Q&A: Car-free camping—outdoorsy York grads launch a backcountry bus
published May 23, 2012
Thinking of camping but can’t get yourself there? No car? No problem. Self-proclaimed travel freaks Boris Issaev (BA ’08 and current iMBA student) and Alexander Berlyand (iBA ’09) have made travelling from Toronto to key national and provincial parks accessible for those who don’t own a car.
Astronomy class brought these two grads together, and their mutual love of the outdoors sparked a friendship turned business partnership. Alex (who happened to be near Parry Sound relaxing by the lake when we spoke to him) and Boris, took some time to tell us the impetus behind Parkbus and where they see it going.
What made you decide to found Parkbus? / Why is this so important to you?
Boris: I came to Canada when I was twelve and for the first three years we didn’t have a car. So for the most part, I stayed in the city and only got to go camping for the first time when I was 18 or 19. While I was studying at York, I participated in an exchange and went to France. My time there really opened my eyes to the different types of transportation alternatives and I saw how people were able to just hop on a bus and go anywhere.
We decided to approach MEC (Mountain Equipment Co-op) and survey like-minded people. We asked a couple hundred people what they thought about a bus service from the city to the parks. The response was overwhelming and helped us jump-start the initiative.
Alex: The survey also helped make a strong case later on when we approached larger organizations like Ontario Parks. We showed them the stats we gathered and it helped convince them that the service just made sense. They saw potential in the program as well and started bringing it all together and making it a reality.
I came to Canada in 2001. I am lucky to have parents who enjoy the outdoors and camping, and there were times when I wanted to go with my friends and we just couldn’t because we had no vehicle. I used to work at Jasper National Park in Alberta and learned that other people also had challenges with transportation. People know about these places—it can just be so difficult to get there if you don’t have a car! For us, Parkbus really boiled down to a simple concept that simply didn’t exist. It’s the first service of its kind to go directly to the park. And more than transportation, it gives people an experience. Your travel time to the park is shared with other people who also love of camping and the outdoors. We’re not a tour company, but there’s definitely a community feeling you experience on our buses. It really is quite unique.
Have you guys always been outdoorsy types?
Boris: Yes, for the most part. I try to get out of the city almost every weekend. My next trip is going to be hiking in New York State. I try to get out all the time, and travel quite a bit. I think I’ve been to probably 35 countries by now. [Ed note: He’s 26 years year’s old.]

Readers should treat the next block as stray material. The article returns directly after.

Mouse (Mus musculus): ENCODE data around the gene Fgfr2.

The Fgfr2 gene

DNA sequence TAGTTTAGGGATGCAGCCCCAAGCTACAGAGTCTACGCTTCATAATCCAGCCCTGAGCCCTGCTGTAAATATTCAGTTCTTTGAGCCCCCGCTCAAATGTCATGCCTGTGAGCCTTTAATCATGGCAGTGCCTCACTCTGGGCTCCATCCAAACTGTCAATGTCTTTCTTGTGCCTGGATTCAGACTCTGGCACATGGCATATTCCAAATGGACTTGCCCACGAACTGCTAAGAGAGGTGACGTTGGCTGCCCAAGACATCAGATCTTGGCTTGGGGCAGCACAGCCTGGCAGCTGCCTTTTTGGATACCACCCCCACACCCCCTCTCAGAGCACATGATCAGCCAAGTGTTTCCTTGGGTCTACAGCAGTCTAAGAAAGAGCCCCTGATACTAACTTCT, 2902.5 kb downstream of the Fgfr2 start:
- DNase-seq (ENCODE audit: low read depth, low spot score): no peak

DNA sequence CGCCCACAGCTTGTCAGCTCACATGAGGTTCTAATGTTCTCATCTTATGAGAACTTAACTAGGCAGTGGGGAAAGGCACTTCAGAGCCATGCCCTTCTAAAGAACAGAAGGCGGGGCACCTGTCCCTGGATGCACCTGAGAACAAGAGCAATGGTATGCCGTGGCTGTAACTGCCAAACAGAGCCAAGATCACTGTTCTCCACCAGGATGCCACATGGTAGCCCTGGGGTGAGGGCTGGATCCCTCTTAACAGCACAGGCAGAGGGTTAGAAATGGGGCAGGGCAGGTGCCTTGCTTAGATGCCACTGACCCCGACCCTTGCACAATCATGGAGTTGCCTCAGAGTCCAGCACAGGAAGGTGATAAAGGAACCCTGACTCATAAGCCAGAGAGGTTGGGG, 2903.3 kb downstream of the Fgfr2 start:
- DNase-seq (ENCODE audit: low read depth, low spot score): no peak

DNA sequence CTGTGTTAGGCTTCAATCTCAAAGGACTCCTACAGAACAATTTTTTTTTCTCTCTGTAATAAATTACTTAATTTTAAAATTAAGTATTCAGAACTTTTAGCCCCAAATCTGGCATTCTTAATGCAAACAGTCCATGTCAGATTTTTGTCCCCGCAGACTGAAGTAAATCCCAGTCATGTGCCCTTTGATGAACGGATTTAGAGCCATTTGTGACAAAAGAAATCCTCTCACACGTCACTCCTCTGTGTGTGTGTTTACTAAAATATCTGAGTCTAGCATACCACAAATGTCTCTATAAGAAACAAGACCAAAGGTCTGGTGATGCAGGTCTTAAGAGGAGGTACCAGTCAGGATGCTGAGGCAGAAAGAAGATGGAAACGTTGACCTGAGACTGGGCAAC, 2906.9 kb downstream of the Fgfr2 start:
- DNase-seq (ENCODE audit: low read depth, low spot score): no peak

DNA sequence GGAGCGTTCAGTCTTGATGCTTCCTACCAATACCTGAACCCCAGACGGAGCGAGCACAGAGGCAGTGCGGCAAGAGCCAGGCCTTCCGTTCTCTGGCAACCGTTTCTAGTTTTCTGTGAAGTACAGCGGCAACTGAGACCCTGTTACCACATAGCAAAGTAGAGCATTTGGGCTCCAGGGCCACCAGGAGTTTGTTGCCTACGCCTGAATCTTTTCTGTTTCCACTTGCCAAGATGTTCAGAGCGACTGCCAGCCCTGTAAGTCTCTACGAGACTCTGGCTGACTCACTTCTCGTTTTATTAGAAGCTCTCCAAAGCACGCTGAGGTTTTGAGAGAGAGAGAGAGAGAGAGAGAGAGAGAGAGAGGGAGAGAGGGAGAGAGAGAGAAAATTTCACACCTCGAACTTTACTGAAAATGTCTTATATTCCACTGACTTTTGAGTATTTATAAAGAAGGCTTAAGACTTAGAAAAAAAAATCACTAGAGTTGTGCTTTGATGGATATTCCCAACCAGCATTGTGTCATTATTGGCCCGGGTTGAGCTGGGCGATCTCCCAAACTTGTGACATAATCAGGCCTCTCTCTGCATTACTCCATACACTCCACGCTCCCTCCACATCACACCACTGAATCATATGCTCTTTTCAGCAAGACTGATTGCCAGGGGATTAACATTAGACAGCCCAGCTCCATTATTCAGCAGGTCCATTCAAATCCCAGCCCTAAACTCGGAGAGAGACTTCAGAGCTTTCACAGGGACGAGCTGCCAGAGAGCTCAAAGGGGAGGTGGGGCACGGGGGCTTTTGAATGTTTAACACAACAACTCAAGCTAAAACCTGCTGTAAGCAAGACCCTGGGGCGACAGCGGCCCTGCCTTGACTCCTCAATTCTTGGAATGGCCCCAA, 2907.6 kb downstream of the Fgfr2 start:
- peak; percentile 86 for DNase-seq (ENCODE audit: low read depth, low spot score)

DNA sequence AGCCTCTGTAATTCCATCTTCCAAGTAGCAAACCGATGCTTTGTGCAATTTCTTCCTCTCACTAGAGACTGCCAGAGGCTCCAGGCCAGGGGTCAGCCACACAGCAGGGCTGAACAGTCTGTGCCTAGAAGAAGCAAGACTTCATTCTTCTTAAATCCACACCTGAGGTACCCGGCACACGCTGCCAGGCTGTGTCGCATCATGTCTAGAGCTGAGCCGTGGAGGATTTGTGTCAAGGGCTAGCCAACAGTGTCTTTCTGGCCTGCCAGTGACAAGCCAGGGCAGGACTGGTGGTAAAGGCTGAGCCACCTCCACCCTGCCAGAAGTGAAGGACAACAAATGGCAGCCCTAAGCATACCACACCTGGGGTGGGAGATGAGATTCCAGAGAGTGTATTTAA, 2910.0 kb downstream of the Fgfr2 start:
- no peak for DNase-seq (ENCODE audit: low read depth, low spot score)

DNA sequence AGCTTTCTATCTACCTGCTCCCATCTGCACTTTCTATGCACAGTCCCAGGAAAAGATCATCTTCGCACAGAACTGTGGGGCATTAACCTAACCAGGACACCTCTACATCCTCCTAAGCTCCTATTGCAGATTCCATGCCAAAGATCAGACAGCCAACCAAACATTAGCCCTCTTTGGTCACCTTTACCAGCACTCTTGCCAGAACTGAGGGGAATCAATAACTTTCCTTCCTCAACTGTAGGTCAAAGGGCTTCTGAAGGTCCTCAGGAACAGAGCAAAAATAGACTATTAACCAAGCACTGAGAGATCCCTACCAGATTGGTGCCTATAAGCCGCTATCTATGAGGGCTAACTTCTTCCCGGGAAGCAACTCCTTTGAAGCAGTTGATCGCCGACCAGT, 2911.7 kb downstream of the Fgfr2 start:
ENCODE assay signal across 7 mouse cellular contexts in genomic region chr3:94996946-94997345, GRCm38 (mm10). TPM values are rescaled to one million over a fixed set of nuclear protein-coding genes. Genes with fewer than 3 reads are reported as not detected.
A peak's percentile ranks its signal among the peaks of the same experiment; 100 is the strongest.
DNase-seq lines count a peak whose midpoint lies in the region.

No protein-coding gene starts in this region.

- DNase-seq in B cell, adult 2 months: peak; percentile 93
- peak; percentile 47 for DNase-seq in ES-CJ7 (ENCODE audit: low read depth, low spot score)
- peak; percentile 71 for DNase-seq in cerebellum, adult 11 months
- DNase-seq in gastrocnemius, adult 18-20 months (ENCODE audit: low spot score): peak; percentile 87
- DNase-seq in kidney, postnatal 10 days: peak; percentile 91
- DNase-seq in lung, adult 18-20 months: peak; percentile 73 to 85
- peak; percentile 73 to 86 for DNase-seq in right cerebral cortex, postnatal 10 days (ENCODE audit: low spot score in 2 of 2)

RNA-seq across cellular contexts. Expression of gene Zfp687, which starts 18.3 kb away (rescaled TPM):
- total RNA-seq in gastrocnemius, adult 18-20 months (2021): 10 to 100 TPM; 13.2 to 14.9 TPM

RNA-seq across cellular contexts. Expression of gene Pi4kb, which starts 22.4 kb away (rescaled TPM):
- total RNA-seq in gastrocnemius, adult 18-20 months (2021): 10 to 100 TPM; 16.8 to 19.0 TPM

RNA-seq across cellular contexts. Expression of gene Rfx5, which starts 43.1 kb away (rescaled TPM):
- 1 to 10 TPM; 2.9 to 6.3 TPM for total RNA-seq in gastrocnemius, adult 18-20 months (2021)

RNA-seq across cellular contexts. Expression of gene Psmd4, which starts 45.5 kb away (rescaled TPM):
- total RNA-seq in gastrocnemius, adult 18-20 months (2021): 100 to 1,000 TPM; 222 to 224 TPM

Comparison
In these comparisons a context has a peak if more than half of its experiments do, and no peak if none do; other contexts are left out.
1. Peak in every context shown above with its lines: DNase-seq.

Alex: Very much along the same lines as Boris, I try to get out as much as I can. My parents are outdoor enthusiasts as well, so I’ve been hiking since I was a kid. For as long as I can remember, I’ve had a huge interest in nature and the outdoors. Hiking and camping are strong passions of mine.
How did your time at YorkU influence you?
Boris: Well, the interdisciplinary aspect of York really helped. As a computer science major, we’re not really known for our writing skills. But
I was able to take courses outside of computer science that really helped with my communication skills and my ability to write proposals. Also, being able to travel to France as part of my program really gave me perspective. It was such a turning point for me, and helped shape the idea around Parkbus. One great thing at York is the fact that even though we were studying different things, we had the opportunity to take a class together.
Alex: For me, anthropology taught me a lot of things: looking at different cultures from a new perspective, public speaking skills and writing. But the biggest influence was my involvement with the York community. I was heavily involved with the International Student Association (ISAY) and also participated in the Emerging Global Leaders Program (EGLP)—a really great program that helped me connect with the international community at York. I was a participant and mentor at the high school, university and international levels. In addition to that, I also went on an exchange to Israel with York.
Parkbus has been growing steadily since 2010. Where do you see the future of the company?
Alex: Parkbus has been growing and we are very excited for with all this success. Killarney just started as a pilot last year, so we’re going continue with that. We’ve also recently expanded into Tobermory and Bruce Peninsula.
Boris: We also have plans to launch an Ottawa hub in 2013. As long as there are outdoor destinations in Ontario, we will continue to provide this service for people.
Parkbus recently received $240k from the Ontario Trillium Foundation, how will this help you?
Alex: We’re so grateful to both the Ontario Trillium Foundation for this two-year grant, as well as the Ontario Ministry of Tourism, Culture and Sport for all the support and seeing the benefit of this project. These grants are monumental for the success of Parkbus, and will certainly help us reach the level of sustainability we’re aiming for. It’s huge for us!Q&A: Car-free camping—outdoorsy York grads launch a backcountry bus,